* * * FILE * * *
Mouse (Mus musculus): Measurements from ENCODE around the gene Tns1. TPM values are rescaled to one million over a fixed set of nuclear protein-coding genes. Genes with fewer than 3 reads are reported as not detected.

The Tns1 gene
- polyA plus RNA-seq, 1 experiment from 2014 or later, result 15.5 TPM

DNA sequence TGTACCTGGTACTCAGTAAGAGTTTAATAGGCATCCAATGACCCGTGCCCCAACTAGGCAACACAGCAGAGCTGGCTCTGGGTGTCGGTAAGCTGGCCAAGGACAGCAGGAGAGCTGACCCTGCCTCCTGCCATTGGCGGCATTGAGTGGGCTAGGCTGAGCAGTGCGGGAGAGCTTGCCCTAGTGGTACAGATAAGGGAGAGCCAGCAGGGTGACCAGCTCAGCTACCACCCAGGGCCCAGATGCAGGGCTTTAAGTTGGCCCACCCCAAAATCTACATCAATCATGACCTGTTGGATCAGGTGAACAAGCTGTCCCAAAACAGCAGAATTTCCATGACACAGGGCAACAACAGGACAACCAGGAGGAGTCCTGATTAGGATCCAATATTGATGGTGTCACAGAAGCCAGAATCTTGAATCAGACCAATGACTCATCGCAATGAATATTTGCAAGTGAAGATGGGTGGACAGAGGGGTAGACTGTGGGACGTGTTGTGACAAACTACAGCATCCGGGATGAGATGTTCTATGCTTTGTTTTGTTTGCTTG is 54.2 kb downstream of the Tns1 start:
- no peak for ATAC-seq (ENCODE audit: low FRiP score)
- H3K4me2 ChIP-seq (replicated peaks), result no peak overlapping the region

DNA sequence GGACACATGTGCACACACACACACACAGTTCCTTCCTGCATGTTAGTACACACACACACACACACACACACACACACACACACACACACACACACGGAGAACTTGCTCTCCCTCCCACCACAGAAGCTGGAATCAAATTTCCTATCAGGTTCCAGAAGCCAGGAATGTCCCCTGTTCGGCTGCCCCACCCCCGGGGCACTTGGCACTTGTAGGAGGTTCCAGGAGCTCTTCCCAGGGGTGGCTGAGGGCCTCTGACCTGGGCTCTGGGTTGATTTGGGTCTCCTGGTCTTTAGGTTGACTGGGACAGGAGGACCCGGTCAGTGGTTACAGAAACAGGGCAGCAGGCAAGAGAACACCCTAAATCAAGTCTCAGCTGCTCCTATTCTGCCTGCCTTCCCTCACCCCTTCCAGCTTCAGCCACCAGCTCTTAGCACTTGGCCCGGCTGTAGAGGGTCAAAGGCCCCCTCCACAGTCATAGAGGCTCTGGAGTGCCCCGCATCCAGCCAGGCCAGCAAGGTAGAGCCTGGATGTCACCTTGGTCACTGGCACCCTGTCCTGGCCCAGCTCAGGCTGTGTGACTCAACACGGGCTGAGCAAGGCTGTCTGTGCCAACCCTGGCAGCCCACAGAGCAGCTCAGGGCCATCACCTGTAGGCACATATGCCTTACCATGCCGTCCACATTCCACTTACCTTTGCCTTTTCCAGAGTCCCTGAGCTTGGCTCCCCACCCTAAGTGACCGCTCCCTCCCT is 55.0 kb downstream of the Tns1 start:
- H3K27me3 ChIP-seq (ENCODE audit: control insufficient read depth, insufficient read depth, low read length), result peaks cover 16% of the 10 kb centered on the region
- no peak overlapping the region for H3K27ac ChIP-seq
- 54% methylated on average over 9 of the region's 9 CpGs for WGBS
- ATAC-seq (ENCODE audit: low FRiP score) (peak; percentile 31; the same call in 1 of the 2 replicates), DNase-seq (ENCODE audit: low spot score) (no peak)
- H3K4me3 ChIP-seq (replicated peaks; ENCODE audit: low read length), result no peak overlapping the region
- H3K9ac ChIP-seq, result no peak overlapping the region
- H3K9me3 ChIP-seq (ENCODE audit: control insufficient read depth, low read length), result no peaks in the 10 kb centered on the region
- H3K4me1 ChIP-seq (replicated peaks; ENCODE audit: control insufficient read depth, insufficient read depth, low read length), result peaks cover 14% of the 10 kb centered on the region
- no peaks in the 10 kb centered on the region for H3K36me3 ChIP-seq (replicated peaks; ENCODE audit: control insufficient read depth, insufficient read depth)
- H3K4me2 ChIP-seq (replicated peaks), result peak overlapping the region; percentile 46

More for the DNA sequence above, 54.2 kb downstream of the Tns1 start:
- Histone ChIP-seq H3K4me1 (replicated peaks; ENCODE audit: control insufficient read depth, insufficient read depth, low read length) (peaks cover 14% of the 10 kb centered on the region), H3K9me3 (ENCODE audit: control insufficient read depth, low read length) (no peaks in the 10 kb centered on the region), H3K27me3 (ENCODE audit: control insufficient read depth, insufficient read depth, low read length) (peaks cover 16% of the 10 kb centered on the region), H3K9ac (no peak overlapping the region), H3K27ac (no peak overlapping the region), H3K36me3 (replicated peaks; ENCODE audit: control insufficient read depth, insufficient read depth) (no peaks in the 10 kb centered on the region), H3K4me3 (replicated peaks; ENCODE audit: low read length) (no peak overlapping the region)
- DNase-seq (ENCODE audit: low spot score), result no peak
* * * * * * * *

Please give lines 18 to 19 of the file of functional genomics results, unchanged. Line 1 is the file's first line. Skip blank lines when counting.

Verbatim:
More for the DNA sequence above, 54.2 kb downstream of the Tns1 start:
- Histone ChIP-seq H3K4me1 (replicated peaks; ENCODE audit: control insufficient read depth, insufficient read depth, low read length) (peaks cover 14% of the 10 kb centered on the region), H3K9me3 (ENCODE audit: control insufficient read depth, low read length) (no peaks in the 10 kb centered on the region), H3K27me3 (ENCODE audit: control insufficient read depth, insufficient read depth, low read length) (peaks cover 16% of the 10 kb centered on the region), H3K9ac (no peak overlapping the region), H3K27ac (no peak overlapping the region), H3K36me3 (replicated peaks; ENCODE audit: control insufficient read depth, insufficient read depth) (no peaks in the 10 kb centered on the region), H3K4me3 (replicated peaks; ENCODE audit: low read length) (no peak overlapping the region)